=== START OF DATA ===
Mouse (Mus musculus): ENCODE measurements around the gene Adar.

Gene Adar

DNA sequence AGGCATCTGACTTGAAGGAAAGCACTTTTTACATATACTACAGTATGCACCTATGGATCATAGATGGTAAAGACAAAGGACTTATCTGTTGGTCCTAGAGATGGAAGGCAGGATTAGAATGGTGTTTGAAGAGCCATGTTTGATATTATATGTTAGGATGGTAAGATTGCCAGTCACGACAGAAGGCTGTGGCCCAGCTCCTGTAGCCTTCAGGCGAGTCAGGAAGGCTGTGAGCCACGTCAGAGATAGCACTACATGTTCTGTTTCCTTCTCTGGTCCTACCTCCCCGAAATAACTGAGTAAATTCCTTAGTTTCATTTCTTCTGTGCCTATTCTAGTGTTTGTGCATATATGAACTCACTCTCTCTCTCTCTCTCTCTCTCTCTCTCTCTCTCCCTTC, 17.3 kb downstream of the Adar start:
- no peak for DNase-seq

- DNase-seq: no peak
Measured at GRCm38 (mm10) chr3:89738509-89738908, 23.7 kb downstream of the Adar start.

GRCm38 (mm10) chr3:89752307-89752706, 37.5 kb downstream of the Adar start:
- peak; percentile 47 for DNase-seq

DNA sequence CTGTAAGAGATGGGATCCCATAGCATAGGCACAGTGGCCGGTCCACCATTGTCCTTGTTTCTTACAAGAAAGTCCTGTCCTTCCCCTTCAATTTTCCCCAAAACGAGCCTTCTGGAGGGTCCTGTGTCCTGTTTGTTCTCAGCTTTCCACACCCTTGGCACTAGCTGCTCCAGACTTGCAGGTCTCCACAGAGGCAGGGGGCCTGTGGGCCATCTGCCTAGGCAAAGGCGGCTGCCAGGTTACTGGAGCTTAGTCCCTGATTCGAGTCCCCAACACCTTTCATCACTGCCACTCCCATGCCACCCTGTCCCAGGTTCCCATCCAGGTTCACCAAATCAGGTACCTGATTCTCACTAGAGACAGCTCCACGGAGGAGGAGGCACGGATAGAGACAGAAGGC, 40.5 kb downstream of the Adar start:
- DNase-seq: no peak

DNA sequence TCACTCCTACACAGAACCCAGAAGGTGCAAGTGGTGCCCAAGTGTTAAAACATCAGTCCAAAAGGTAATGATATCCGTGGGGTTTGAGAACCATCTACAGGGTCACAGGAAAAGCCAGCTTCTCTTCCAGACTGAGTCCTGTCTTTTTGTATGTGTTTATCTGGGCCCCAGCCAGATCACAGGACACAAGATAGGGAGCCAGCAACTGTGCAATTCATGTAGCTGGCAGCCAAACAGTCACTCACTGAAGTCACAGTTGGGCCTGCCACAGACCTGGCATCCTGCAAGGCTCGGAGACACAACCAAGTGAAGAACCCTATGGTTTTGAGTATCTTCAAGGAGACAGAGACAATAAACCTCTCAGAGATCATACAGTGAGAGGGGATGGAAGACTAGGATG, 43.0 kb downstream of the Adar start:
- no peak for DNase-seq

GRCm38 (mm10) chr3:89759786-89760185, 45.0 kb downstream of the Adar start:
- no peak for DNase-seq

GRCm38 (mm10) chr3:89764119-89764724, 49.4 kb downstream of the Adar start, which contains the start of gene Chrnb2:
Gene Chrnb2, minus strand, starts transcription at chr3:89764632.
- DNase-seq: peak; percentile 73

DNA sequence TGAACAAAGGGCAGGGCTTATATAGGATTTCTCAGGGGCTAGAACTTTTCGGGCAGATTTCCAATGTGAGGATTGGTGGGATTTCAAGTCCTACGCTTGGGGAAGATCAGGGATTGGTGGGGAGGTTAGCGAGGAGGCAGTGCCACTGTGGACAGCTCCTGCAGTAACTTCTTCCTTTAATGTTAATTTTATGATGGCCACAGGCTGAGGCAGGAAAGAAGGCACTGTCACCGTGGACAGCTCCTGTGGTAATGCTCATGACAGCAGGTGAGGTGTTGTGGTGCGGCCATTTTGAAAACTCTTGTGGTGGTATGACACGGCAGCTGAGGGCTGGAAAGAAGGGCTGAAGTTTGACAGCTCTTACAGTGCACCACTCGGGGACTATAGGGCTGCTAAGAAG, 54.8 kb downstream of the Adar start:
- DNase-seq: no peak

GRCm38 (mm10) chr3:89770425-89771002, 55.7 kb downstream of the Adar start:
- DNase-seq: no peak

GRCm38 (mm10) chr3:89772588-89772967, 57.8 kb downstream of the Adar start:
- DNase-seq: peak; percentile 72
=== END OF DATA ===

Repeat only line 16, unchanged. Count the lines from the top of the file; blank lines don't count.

Gene Chrnb2, minus strand, starts transcription at chr3:89764632.